Discipline, boundaries and limitations
For this post I'd like to turn to several research studies for best case practices. Your kid is unique, I don't need to tell you that, you already know! Some of these may fit for you and your teen, some may not. At the very least they offer food for thought.
How common is drinking among teens?
Percentage of teens that have consumed alcohol in the last year (1)
8th grade 17.6%
10th grade 38.3%
12th grade 56.6%
If your teen is in the 8th grade, 1 friend out of 6 has used alcohol. If your teen is in the 10th grade, 1 friend out of 3 has used alcohol. If your teen is in the 12th grade, more than half of his friends have used alcohol. Part of existence for a teen is making friends and having friends. Friendships are as important to teens as your morning cup of coffee is to you. When the majority of your friends are drinking, it creates a major temptation issue.
Parents have acknowledged the temptation to drink and some have used supervised drinking as a way to minimize the risks. Does it work? In short, no.
One study demonstrated that supervised drinking leads to higher likelihood of continued drinking and alcohol related harm (2)
A study of parents who allowed their 6th, 7th and 8th graders to drink at home show a significant escalation of drinking when compared with less permissive parents. (3)
Another study showed that teens drank more outside of the home when they were allowed to drink in the home. (4)
The research shows that Authoritative parenting style was the most successful in lowing underage drinking among teens. (5)
Hold their children to high standards
Communicate those standards clearly
Use natural consequences to discipline
Are warm and inviting (regardless of the teen's behavior)
Give their children resources and support
What do teens want?
Teens want their parents to set limits, 80% of teens believe their parents have a right to determine alcohol restrictions. (6) Teens want to be supported and guided by parents that hold them accountable for their actions but understand the difficulties of being a teen. Sometimes saying no to drinking means saying no to a fun party, your best friend and a chance to be with the girl you like.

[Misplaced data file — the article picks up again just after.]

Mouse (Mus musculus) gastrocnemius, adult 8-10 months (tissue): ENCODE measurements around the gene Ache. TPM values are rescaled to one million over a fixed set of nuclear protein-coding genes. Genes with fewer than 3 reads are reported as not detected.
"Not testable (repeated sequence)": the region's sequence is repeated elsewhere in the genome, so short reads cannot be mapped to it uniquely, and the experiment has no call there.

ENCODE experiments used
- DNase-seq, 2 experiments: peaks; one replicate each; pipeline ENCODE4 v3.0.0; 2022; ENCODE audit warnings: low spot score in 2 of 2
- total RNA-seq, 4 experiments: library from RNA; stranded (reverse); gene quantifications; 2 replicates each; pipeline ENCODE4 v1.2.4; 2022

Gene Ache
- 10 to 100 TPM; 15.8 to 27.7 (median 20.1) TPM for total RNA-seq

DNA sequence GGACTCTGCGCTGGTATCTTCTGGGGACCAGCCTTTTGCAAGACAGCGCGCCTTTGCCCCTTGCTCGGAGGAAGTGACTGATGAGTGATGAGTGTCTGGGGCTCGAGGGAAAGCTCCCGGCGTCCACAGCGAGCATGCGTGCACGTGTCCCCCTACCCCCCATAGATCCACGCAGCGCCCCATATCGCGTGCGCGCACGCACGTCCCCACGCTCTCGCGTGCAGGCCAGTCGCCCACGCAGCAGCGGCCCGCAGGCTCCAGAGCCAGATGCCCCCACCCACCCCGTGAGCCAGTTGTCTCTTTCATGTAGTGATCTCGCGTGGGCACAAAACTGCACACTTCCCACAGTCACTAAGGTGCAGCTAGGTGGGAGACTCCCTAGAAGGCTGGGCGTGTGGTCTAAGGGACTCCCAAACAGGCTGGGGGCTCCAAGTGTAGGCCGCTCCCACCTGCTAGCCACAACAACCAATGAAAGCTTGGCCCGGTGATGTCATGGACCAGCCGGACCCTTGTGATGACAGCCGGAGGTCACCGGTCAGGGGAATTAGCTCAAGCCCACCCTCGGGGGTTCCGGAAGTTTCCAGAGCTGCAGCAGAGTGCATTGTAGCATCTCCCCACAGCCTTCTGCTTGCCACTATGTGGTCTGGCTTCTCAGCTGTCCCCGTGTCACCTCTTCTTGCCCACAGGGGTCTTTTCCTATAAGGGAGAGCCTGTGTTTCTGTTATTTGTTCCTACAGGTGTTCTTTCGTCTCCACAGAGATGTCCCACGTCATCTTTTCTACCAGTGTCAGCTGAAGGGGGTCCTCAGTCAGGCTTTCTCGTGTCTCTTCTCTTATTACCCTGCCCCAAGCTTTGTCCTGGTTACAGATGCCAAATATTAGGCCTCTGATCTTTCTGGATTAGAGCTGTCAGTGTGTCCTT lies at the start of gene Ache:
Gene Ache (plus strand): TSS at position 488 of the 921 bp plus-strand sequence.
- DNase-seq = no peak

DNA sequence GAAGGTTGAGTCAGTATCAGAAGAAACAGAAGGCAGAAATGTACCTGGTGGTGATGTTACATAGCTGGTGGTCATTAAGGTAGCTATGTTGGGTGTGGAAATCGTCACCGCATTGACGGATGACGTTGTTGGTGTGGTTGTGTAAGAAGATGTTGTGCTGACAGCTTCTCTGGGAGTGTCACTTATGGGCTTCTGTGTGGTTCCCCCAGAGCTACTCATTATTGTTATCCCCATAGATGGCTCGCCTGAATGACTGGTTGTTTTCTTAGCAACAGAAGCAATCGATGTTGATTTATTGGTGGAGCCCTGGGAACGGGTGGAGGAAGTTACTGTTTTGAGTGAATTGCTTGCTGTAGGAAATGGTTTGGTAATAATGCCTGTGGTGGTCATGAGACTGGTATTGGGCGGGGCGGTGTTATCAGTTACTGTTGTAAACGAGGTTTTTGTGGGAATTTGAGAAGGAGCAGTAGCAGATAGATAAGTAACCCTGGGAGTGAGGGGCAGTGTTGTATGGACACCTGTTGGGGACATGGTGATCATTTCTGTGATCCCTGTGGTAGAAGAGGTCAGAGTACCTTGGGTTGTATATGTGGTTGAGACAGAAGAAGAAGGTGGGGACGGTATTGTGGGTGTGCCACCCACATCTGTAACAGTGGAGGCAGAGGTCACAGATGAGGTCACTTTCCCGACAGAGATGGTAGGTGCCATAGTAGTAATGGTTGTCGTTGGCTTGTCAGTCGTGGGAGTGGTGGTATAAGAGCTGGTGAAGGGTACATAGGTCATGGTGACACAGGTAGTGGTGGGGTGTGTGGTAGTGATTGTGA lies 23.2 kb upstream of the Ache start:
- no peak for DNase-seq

Studies show that, regardless of parenting styles, teens who know that their parents would be upset with them if they use alcohol, are less likely to use. This demonstrates the importance of communication between parents and teens as a way to protect them from drinking. (7)
Teens open up to a neutral person. Counseling can be incredibly successful in identifying the specific struggles your teen has with alcohol. In most cases teens want to respect parent's values and regain trust in the relationship, they just don't know how to navigate the other stuff.
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About Me: I'm a Christian counselor in Vancouver, WA. I specialize in treating male teens and men's counseling. Please contact me with any questions about my blog, counseling or to set up an appointment.
All information and opinions shared on this blog are for educational purposes only. Please contact me or another mental health care provider for diagnosis and treatment.
Vancouver, WA | Teen Therapy and Counseling
3 Komro, K.A.; Maldonado-Molina, M.M.; Tobler, A.L.; et al. Effects of home access and availability of alcohol on young adolescents’ alcohol use. Addiction102(10):1597–1608, 2007.
4 van der Vorst, H.; Engels, R.C.; and Burk, W.J. Do parents and best friends influence the normative increase in adolescents’ alcohol use at home and outside the home? Journal of Studies on Alcohol and Drugs 71(1):105–114, 2010.
5 Jackson, C. Perceived legitimacy of parental authority and tobacco and alcohol use during early adolescence. Journal of Adolescent Health 31(5):425–432, 2002.
6 Jackson, C. Perceived legitimacy of parental authority and tobacco and alcohol use during early adolescence. Journal of Adolescent Health 31(5):425–432, 2002.
7 Foley, K.L.; Altman, D.; Durant, R.H.; and Wolfson, M. Adults’ approval and adolescents’ alcohol use. Journal of Adolescent Health 35(4):e17–e26, 2004.